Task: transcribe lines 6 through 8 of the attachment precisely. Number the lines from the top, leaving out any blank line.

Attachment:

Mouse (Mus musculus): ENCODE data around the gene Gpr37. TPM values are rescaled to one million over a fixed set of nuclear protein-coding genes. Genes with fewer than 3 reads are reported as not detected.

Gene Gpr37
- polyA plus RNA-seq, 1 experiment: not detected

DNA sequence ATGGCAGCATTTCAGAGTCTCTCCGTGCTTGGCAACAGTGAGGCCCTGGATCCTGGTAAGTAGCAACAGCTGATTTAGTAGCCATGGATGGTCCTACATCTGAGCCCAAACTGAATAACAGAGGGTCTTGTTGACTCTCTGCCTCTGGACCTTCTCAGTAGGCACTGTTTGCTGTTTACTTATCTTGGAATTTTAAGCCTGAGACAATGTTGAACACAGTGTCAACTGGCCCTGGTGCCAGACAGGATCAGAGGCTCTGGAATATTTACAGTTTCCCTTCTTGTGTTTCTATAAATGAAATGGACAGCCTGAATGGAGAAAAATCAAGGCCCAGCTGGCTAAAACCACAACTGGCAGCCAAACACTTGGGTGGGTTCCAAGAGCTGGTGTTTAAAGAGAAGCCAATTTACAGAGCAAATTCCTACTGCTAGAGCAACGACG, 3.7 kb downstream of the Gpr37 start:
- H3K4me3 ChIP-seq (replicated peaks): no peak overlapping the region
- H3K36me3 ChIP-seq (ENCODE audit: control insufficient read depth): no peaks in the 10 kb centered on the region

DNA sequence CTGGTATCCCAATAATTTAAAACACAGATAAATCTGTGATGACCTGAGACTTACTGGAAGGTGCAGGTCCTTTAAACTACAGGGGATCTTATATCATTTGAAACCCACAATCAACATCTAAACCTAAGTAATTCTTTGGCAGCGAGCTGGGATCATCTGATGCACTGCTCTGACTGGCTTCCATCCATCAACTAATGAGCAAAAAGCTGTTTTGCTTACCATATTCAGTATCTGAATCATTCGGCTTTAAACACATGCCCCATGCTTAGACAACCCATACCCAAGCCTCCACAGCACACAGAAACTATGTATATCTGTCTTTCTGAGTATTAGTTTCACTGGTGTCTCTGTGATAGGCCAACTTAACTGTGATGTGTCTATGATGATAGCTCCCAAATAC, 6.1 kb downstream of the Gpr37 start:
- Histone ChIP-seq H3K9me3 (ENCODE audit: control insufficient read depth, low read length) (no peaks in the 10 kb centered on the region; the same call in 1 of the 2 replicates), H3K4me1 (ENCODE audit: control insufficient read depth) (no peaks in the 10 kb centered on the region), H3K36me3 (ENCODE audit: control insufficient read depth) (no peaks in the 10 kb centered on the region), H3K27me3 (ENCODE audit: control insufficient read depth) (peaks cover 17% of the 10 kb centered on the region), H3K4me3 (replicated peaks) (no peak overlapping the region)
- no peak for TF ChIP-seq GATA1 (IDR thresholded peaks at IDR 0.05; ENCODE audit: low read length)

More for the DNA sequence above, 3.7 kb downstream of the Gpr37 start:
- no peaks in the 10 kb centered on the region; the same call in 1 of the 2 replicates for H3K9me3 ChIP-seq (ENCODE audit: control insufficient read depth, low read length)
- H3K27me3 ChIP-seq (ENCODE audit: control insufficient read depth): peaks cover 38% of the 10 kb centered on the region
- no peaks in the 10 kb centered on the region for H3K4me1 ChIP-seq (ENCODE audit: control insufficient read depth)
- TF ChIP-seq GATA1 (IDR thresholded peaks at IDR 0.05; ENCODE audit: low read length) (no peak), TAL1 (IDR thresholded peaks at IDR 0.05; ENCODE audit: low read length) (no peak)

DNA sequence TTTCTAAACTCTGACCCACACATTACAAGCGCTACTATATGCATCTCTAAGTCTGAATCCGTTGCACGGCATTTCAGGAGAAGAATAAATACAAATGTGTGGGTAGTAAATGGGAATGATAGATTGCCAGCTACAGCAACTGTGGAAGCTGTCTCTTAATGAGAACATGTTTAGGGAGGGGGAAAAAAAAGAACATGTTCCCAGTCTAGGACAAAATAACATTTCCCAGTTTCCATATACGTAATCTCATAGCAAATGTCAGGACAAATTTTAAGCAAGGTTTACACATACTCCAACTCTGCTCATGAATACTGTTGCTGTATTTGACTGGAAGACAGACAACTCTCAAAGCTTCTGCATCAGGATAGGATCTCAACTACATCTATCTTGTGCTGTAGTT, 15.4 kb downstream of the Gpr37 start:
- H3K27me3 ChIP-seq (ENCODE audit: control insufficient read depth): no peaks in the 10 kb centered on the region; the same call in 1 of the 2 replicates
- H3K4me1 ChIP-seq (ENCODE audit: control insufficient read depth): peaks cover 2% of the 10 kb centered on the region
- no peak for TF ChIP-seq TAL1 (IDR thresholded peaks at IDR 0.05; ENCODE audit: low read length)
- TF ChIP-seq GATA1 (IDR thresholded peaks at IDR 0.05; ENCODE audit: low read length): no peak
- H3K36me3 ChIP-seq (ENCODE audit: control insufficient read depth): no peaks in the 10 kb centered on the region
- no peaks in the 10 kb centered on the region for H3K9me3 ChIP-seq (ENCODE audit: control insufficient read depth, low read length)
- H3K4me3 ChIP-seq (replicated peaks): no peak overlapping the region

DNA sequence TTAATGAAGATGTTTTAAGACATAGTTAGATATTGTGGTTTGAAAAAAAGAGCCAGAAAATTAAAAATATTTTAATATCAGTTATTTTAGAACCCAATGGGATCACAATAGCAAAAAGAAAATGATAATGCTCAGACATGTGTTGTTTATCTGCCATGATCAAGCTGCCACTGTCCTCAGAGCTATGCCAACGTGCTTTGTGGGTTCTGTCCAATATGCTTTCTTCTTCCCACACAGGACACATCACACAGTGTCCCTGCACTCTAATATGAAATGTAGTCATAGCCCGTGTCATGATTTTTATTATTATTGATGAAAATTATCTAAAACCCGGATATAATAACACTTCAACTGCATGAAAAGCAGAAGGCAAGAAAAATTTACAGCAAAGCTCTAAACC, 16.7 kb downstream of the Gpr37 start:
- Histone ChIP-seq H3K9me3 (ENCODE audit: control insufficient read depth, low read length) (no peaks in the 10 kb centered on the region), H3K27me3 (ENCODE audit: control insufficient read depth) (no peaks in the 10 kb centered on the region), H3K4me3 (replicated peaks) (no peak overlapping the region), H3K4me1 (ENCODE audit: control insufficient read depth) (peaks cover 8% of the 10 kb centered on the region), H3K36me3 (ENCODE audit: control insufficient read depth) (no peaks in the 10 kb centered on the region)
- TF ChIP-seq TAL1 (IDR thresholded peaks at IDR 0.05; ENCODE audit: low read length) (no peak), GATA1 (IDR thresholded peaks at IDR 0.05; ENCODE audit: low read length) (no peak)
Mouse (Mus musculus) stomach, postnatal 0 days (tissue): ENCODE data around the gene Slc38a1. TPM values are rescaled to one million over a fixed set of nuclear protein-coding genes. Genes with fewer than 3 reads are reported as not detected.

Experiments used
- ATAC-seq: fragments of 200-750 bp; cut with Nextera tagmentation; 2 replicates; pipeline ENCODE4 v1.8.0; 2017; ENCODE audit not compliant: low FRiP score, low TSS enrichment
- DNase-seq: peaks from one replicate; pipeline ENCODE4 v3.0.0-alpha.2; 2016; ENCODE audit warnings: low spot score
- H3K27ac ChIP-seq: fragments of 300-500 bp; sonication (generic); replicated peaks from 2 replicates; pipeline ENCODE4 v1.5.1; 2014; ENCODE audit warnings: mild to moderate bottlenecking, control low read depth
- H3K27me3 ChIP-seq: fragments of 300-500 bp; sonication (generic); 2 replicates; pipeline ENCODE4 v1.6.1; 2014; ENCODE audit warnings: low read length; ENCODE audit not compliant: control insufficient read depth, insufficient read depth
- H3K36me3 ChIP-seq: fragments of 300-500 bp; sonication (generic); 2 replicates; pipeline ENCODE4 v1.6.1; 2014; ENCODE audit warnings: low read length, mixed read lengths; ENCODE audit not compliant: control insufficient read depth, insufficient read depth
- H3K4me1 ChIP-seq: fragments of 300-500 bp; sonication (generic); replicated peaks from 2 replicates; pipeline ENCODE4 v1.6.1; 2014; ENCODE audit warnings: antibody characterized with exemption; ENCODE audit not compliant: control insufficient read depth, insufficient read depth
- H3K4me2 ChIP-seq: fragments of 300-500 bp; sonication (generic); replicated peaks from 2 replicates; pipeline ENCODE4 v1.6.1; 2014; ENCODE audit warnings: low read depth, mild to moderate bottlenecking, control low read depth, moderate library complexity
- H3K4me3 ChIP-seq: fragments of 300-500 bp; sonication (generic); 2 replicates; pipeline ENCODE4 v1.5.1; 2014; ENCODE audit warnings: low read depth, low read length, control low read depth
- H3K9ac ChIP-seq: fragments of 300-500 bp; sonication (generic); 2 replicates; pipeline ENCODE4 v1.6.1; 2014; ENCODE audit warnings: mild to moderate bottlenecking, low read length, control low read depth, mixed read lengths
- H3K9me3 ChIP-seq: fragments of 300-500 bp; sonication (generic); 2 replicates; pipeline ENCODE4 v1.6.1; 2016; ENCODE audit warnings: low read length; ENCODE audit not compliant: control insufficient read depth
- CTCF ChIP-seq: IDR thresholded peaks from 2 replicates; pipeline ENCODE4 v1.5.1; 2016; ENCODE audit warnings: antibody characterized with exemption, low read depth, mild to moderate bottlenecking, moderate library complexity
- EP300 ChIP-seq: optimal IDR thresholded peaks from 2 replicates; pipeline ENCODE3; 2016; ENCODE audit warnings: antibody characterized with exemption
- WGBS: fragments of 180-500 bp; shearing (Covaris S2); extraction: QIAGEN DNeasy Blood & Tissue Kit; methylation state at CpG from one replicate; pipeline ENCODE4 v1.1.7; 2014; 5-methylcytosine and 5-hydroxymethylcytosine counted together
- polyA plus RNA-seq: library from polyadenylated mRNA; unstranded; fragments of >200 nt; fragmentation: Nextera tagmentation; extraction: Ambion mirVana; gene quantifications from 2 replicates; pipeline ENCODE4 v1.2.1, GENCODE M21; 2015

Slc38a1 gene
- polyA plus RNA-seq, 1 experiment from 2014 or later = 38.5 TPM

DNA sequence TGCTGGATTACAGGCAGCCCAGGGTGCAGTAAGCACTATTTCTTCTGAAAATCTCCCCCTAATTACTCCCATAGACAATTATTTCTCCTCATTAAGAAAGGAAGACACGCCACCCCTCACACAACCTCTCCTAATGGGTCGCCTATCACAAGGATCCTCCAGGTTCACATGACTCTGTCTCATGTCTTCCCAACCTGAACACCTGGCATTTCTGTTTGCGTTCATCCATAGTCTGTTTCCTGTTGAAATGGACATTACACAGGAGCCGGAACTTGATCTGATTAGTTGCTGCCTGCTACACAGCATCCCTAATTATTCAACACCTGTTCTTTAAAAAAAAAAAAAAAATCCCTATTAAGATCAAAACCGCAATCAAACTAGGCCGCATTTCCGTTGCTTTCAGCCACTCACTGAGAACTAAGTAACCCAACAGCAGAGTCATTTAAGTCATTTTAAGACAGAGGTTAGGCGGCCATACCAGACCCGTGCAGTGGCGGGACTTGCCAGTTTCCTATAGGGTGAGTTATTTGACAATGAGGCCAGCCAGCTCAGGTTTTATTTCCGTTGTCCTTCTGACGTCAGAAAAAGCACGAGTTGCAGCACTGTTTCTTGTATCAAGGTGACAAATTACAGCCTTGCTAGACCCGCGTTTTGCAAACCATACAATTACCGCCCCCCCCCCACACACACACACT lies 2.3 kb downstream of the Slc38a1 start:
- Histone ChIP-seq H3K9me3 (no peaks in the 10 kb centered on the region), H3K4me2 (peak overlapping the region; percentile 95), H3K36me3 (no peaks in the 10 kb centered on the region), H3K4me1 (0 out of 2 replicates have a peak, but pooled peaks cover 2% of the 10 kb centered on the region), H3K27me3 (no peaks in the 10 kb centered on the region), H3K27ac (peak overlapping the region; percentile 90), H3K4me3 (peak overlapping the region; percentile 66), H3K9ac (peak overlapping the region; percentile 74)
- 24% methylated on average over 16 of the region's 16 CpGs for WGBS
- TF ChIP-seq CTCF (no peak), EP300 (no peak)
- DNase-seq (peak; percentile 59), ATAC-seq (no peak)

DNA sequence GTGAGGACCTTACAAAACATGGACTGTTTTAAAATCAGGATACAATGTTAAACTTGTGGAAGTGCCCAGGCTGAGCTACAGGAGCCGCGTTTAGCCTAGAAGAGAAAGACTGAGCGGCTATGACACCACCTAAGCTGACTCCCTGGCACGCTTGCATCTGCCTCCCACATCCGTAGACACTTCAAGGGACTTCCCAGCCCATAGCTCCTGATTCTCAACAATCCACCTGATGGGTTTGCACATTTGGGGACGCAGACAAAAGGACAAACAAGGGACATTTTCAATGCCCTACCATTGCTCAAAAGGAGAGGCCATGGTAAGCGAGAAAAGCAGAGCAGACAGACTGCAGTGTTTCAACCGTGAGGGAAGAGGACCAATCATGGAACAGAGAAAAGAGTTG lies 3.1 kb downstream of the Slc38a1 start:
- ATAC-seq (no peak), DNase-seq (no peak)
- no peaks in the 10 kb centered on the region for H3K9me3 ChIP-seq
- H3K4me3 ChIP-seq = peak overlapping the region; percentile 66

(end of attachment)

- H3K36me3 ChIP-seq (ENCODE audit: control insufficient read depth): no peaks in the 10 kb centered on the region

DNA sequence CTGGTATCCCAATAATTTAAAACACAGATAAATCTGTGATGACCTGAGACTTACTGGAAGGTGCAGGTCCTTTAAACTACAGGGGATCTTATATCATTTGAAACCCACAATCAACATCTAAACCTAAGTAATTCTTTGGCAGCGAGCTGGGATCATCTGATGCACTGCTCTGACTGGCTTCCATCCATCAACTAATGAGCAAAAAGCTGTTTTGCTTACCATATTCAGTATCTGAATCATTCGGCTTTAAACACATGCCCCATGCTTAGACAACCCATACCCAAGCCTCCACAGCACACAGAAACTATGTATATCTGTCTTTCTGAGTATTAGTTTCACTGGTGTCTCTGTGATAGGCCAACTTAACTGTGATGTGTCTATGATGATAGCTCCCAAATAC, 6.1 kb downstream of the Gpr37 start:
- Histone ChIP-seq H3K9me3 (ENCODE audit: control insufficient read depth, low read length) (no peaks in the 10 kb centered on the region; the same call in 1 of the 2 replicates), H3K4me1 (ENCODE audit: control insufficient read depth) (no peaks in the 10 kb centered on the region), H3K36me3 (ENCODE audit: control insufficient read depth) (no peaks in the 10 kb centered on the region), H3K27me3 (ENCODE audit: control insufficient read depth) (peaks cover 17% of the 10 kb centered on the region), H3K4me3 (replicated peaks) (no peak overlapping the region)